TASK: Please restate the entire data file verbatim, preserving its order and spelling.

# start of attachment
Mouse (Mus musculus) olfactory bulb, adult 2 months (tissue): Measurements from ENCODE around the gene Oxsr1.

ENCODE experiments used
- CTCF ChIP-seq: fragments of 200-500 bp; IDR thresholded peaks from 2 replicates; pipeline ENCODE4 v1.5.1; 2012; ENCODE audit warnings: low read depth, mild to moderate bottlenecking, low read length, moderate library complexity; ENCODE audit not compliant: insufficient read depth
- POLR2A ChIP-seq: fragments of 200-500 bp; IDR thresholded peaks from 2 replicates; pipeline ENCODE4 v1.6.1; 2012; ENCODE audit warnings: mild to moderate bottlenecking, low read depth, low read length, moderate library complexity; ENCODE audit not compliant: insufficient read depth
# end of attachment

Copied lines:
Mouse (Mus musculus) olfactory bulb, adult 2 months (tissue): Measurements from ENCODE around the gene Oxsr1.

ENCODE experiments used
- CTCF ChIP-seq: fragments of 200-500 bp; IDR thresholded peaks from 2 replicates; pipeline ENCODE4 v1.5.1; 2012; ENCODE audit warnings: low read depth, mild to moderate bottlenecking, low read length, moderate library complexity; ENCODE audit not compliant: insufficient read depth
- POLR2A ChIP-seq: fragments of 200-500 bp; IDR thresholded peaks from 2 replicates; pipeline ENCODE4 v1.6.1; 2012; ENCODE audit warnings: mild to moderate bottlenecking, low read depth, low read length, moderate library complexity; ENCODE audit not compliant: insufficient read depth